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For the Children's Hour by  Carolyn S. Bailey

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For the Children's Hour
by Carolyn Sherwin Bailey
A choice collection of stories for the preschool child, carefully selected, adapted, and arranged by two veteran kindergarten teachers. Includes nature stories, holiday stories, fairy tales and fables, as well as stories of home life. Emphasis is placed on fanciful tales for their value in the training of the imagination and on cumulative tales for developing a child's sense of humor and appealing to his instinctive love of rhyme and jingle.  Ages 4-7
464 pages $15.95   




Adapted from a German Legend.

OUT in the woods there grew a little pine tree, and its leaves were long, slender, green needles.

But the little tree did not like its needles.

"I wish that I had beautiful leaves," it thought. "I wish that I might have leaves different from any of the other trees. If I could have my wish, I would have leaves all of shining gold."

After a while it came night, and the little tree went to sleep, and the Angel of the trees walked through the woods. In the morning the little tree had leaves of shining gold.

"How very beautiful I am!" it thought. "How my leaves sparkle in the sun! Now I shall always be happy!"

Foolish little pine tree! It was not happy for long.

In the night a man came to the woods with a bag. [189] He picked off all the gold leaves, and took them home with him. Then the poor little tree had no leaves. "What shall I do?" it cried. "I will not wish for gold leaves again."

"How pretty glass leaves would look! They would sparkle in the sun, but the man would not take them. I wish that I could have leaves of glass."

That night the Angel of the trees walked through the woods again. In the morning, when the sun peeped over the hill it looked at the little pine tree. All the other trees looked at it, too.

How beautiful it was! It had glass leaves now, and they sparkled in the bright sunshine. The little tree was happy all the morning. But in the afternoon black clouds hid the sun, and the rain came down. The tree shivered in the wind.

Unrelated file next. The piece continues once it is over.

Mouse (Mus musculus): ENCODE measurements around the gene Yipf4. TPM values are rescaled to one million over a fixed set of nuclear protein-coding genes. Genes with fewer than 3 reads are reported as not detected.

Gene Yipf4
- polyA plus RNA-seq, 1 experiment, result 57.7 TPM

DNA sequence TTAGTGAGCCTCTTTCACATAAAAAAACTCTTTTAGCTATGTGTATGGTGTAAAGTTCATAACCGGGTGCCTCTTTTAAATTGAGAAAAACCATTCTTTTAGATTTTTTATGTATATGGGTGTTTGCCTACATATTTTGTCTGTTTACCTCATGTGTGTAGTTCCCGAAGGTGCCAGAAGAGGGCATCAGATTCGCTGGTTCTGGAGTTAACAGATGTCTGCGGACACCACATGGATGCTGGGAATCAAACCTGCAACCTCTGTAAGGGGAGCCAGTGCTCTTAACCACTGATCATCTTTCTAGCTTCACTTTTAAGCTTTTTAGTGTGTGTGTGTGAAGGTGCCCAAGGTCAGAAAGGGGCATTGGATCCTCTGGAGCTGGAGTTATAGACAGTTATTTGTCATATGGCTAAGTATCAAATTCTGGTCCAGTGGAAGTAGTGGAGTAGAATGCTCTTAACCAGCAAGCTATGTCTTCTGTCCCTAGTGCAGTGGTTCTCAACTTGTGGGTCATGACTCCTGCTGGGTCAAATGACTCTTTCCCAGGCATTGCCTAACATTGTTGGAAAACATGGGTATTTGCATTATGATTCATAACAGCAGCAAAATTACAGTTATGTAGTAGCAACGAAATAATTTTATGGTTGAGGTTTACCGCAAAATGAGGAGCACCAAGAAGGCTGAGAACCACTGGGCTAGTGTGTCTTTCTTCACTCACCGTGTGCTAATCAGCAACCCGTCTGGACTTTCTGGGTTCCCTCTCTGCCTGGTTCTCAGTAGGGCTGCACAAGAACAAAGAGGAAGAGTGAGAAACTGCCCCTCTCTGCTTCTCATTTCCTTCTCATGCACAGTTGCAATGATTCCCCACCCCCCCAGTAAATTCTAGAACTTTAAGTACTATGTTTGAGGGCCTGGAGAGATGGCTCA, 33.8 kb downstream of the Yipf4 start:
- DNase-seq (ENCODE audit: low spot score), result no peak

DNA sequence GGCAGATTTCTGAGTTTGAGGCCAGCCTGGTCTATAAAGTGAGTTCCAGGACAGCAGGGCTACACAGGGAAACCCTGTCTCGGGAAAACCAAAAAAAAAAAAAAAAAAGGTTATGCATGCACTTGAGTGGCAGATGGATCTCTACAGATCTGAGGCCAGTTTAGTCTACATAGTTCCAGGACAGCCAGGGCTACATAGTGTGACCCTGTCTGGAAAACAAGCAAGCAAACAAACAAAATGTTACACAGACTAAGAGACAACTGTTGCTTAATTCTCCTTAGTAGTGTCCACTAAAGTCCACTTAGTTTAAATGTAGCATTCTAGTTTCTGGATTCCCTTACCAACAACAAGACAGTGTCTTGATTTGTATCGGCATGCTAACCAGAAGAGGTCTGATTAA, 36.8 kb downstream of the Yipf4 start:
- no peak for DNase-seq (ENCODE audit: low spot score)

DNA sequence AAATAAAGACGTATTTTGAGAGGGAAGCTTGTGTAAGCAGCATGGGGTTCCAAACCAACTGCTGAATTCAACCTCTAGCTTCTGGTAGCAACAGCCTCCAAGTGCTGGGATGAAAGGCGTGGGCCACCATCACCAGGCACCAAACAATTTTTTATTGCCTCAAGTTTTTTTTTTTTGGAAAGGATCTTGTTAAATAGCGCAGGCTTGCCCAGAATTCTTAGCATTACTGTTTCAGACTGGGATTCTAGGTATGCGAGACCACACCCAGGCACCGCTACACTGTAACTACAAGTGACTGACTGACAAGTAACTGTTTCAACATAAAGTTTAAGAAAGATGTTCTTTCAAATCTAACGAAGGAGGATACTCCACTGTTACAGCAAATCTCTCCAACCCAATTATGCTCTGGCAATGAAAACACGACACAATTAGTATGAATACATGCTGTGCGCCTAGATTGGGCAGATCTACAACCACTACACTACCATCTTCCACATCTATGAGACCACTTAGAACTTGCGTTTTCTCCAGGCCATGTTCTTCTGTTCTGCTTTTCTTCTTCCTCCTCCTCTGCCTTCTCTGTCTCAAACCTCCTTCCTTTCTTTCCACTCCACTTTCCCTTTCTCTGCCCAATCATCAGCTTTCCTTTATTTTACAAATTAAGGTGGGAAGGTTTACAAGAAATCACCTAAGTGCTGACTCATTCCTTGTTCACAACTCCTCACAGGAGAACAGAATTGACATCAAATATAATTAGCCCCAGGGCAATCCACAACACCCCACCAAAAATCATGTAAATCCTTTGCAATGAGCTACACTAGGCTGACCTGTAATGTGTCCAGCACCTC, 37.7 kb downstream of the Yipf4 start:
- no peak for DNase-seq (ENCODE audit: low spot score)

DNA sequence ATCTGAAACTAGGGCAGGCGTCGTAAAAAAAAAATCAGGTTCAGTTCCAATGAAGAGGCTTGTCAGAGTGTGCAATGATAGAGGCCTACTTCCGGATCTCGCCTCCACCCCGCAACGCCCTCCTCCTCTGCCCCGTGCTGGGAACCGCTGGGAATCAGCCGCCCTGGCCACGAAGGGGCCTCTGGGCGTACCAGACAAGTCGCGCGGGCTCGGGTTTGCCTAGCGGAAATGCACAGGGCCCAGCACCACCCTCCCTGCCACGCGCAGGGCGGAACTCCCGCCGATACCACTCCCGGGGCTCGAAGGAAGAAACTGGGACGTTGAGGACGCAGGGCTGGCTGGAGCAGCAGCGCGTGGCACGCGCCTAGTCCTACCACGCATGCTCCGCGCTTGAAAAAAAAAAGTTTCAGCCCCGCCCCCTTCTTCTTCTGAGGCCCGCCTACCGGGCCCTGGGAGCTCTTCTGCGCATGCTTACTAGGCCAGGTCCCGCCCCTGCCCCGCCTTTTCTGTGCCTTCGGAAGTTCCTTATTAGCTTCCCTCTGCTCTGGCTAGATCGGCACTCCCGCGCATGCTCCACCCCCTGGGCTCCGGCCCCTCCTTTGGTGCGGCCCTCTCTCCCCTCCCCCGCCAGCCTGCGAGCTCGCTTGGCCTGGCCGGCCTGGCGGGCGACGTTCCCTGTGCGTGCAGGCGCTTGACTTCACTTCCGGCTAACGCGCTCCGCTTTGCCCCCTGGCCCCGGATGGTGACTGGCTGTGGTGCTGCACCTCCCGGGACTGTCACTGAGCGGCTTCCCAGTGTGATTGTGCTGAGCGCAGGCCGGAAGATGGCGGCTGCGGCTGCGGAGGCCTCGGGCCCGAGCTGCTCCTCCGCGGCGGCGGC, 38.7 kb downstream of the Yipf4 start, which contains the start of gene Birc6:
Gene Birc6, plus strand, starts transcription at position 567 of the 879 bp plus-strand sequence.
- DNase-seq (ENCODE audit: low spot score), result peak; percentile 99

When the shower was over, there were no glass leaves to sparkle in the sunshine. The wind had broken every one, and they lay on the ground under the bare branches.

"I will not wish again to be better than my neighbors," cried the pine tree.

"If I had big green leaves like them I should be happy." Then the tree went to sleep, and once more the Angel of the trees walked through the woods. When it was morning the pine looked just like the other trees, for it had fine, large green leaves.

But the big leaves looked so good and juicy that an old goat came along, and he ate every one for his dinner.

"Alas!" cried the little tree. "A man took my leaves of gold. The wind broke my leaves of glass. A goat ate my large green leaves.

"I wish that I had my long, green needles again!"

[190] The Angel of the trees was listening to all that the little pine tree said. The next day the birds flew to the little tree, and they were happy to see that it was covered again with long needles.

"Now, we may build our nests here," they said.

"Yes," said the tree. "I will hide your nests with my needles, and in the winter I will keep you safe and warm.

"Gold leaves, glass leaves, and large green leaves were very fine; but nothing is so good for a little pine tree as its own long needles."

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